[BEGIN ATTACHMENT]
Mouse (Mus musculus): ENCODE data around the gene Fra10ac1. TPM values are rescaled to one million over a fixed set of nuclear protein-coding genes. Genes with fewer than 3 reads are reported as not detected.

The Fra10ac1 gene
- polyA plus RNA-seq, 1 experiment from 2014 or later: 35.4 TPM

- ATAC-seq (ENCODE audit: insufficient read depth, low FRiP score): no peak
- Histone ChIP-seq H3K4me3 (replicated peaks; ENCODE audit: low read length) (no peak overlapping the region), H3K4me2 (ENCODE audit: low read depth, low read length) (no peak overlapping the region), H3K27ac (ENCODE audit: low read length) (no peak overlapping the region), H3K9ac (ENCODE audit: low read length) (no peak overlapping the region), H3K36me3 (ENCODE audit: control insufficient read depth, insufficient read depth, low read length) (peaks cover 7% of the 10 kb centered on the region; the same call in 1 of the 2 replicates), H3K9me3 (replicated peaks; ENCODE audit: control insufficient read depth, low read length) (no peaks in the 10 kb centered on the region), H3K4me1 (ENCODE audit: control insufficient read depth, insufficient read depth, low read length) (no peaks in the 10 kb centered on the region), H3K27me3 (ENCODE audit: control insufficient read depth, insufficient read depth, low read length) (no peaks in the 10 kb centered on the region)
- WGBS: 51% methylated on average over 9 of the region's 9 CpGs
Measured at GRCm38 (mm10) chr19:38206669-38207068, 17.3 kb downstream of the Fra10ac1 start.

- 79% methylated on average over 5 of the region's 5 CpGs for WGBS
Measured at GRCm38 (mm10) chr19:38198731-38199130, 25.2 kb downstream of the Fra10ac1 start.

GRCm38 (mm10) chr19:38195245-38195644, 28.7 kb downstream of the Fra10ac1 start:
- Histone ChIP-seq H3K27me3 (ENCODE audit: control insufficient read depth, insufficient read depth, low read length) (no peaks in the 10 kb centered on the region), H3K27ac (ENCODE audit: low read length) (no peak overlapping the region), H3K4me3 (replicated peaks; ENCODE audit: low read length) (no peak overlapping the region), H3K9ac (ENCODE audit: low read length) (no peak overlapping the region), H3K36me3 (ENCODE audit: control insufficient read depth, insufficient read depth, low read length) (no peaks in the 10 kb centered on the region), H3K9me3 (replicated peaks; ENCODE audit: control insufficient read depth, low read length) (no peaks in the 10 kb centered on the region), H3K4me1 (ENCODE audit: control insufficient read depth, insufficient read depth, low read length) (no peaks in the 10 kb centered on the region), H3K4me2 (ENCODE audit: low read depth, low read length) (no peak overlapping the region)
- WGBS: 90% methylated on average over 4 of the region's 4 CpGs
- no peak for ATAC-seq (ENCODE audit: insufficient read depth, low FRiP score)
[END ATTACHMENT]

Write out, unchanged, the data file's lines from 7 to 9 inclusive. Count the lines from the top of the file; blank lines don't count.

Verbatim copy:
Measured at GRCm38 (mm10) chr19:38206669-38207068, 17.3 kb downstream of the Fra10ac1 start.

- 79% methylated on average over 5 of the region's 5 CpGs for WGBS
Measured at GRCm38 (mm10) chr19:38198731-38199130, 25.2 kb downstream of the Fra10ac1 start.